Bela Fleck & More Set for NY Banjo Summit at Jorgensen, 10/12
Seven of the world's greatest five-string banjo players will stop Saturday, Oct. 12, 2013, at Jorgensen Center on the UConn campus to hold a "New York Banjo Summit" that ranges from solos and duets to full-tilt banjo blowouts. These experts have united for a limited East Coast tour to perform with an acoustic band in conventional and unexpected ways and covering the traditional bluegrass and old-time country to the more progressive jazz, classical and rock genres. The show starts at 8 p.m.
Banjo master Béla Fleck will be joined on stage by fellow pickers - all with ties to New York State - Tony Trischka, Bill Keith, Richie Stearns, Eric Weissberg and Noam Pikelny, plus special guest Abigail Washburn.
Béla Fleck - born and raised in Manhattan - began making waves with a series of progressive banjo-centric recordings in the 1970s and as a member of the Newgrass Revival in the 1980s. As leader of the genre-busting Béla Fleck and the Flecktones since 1989, he has used the banjo to define the band's one-of-a-kind fusion of jazz, rock, bluegrass and world music. His collaborations with jazz piano icon Chick Corea, Indian tabla master Zakir Hussain, classical bass virtuoso Edgar Meyer, and African artists Toumani Diabate and Oumou Sangare have brought the banjo even further into unchartered territories. Fleck has been nominated for Grammy Awards in more categories than any artist in history, and has won 15 to date, with 30 nominations.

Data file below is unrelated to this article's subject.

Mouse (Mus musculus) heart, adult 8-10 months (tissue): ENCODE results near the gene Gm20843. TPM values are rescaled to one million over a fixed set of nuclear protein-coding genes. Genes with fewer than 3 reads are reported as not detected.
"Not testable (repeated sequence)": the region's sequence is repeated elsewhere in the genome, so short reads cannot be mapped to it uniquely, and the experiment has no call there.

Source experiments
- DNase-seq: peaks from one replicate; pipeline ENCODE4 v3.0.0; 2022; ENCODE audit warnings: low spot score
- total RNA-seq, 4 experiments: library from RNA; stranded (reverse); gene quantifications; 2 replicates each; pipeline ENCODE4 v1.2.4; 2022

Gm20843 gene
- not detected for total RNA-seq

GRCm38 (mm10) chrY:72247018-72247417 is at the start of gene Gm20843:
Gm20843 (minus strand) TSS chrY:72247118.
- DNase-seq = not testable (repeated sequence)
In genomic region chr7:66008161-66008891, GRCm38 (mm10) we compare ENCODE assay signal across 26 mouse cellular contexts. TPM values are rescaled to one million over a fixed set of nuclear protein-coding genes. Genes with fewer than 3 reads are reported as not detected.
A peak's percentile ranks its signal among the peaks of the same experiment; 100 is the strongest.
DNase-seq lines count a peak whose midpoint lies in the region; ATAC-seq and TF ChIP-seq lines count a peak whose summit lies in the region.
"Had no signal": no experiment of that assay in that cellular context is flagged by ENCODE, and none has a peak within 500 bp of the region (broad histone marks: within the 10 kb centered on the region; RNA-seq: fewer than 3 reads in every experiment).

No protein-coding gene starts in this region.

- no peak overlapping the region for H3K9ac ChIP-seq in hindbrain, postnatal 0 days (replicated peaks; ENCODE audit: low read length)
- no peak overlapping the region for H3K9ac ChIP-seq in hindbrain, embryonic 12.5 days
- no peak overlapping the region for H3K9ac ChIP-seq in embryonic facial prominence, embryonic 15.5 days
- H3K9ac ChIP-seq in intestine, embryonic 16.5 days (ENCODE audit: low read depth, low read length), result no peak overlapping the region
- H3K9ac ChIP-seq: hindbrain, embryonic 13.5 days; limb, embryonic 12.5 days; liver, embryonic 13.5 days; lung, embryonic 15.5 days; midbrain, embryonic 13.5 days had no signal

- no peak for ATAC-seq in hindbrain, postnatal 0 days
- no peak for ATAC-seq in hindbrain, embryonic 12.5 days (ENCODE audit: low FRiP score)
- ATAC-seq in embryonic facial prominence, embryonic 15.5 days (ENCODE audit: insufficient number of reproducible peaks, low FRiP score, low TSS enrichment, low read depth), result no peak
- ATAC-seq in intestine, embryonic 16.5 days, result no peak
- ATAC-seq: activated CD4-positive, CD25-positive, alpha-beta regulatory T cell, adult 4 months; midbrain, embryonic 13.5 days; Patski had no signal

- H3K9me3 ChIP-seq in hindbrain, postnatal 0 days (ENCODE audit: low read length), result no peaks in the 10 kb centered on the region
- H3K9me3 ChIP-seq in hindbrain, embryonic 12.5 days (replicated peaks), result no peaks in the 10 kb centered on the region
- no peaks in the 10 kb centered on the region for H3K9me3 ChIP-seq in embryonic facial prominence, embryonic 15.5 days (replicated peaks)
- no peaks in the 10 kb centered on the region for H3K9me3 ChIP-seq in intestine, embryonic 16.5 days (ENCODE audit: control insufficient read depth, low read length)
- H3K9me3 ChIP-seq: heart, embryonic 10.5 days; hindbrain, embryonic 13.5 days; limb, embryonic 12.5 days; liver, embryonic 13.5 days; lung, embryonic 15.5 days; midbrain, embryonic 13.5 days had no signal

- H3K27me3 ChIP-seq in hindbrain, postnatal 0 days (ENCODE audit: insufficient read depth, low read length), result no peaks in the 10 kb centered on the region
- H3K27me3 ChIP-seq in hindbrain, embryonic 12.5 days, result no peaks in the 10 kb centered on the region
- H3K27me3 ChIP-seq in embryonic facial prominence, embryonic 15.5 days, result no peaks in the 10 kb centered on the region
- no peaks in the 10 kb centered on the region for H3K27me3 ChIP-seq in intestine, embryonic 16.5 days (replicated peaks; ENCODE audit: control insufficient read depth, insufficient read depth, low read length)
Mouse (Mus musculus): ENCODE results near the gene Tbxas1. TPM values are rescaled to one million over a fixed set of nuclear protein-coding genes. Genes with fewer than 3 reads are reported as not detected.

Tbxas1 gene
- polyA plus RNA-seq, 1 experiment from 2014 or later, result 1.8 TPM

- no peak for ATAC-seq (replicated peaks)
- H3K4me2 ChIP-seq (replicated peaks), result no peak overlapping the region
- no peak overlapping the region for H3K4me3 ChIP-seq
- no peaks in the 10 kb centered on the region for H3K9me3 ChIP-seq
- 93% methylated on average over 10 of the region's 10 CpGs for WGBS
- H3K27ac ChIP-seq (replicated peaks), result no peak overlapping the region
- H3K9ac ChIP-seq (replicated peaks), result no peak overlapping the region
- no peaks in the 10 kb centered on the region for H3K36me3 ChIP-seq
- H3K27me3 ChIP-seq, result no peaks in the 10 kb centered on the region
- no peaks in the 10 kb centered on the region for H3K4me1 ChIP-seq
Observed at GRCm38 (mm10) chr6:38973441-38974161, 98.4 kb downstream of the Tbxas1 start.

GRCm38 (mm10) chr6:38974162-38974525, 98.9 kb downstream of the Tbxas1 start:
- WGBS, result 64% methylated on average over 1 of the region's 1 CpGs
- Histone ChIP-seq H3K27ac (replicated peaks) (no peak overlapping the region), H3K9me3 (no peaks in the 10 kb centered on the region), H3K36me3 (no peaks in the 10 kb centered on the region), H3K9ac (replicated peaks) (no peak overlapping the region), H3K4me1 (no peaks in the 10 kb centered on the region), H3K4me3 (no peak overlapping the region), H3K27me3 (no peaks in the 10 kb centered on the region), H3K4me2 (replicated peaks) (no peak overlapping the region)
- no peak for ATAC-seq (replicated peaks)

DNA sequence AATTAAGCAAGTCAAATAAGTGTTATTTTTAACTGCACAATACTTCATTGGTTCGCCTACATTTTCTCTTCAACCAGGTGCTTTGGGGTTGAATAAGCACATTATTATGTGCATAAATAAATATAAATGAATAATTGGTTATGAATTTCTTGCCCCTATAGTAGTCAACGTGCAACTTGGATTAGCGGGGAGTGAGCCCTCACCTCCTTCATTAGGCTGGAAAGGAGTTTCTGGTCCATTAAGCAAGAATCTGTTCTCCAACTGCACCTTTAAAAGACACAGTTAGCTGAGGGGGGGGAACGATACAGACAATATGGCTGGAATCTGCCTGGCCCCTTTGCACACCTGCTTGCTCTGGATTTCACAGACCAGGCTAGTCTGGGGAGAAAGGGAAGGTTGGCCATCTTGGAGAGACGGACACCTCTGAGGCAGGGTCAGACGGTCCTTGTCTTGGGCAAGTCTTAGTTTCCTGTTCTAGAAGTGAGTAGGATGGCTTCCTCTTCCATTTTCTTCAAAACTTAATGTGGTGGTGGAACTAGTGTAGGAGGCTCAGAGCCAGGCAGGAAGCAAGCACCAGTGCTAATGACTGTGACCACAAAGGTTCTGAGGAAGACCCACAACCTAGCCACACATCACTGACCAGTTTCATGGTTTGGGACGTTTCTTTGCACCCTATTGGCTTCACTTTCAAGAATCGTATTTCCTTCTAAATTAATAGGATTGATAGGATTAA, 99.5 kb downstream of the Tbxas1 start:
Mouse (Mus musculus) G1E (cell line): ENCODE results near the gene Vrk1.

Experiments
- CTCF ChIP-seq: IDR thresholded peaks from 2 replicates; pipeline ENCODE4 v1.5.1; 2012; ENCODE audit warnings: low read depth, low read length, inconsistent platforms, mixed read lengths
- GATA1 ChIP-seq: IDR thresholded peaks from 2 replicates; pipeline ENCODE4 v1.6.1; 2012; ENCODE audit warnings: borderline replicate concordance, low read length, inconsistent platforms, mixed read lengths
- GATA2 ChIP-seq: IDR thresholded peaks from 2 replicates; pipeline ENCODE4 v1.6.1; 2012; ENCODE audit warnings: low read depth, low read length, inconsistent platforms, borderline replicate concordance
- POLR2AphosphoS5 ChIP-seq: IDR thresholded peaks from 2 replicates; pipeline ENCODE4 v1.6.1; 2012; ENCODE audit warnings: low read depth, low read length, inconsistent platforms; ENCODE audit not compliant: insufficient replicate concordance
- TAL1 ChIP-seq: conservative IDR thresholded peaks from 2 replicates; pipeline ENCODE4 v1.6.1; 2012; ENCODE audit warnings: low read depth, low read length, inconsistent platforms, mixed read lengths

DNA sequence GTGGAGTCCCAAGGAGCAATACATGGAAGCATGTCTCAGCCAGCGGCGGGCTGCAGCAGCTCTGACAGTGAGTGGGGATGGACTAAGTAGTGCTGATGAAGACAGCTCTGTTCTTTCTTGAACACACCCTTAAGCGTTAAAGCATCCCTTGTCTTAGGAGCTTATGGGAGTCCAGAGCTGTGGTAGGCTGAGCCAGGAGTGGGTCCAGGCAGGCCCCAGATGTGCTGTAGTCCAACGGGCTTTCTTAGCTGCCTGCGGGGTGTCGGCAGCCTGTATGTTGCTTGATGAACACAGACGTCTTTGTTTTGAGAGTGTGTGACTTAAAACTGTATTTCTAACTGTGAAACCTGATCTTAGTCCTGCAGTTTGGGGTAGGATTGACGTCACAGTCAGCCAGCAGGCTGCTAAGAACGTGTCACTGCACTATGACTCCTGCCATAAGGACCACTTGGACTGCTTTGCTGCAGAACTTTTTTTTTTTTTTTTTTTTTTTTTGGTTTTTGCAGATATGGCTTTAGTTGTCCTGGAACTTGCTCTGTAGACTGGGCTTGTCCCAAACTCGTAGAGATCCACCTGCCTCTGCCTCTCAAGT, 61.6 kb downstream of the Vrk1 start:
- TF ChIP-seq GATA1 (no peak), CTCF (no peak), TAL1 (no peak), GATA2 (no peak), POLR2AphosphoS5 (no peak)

Tony Trischka - originally from Syracuse - took the bluegrass banjo to a whole new level in the 1970s with a series of recordings that explored rock and avant-garde jazz. He served as the teenage Fleck's banjo teacher, and continues to explore the traditions and possibilities of the banjo through his "World Turning" concerts, his band Territory and as a record producer for artists such as Steve Martin.
Bill Keith - of Woodstock, NY - is widely considered a trail blazer of the melodic style of banjo picking he demonstrated as a member of Bill Monroe's Bluegrass Boys. He went on to join the Jim Kweskin Jug Band and then helped pioneer the early newgrass movement through his work in bands with artists such as David Grisman, Peter Rowan and Richard Greene. He invented the "Keith tuners" that are used by banjo players around the world.
Eric Weissberg - raised in Manhattan and now residing in Woodstock - helped to bring the sound of the bluegrass banjo to mainstream America with his performance of "Dueling Banjos" on the soundtrack of the major motion picture "Deliverance." This signature tune has gone on to become the world's most familiar bluegrass instrumental.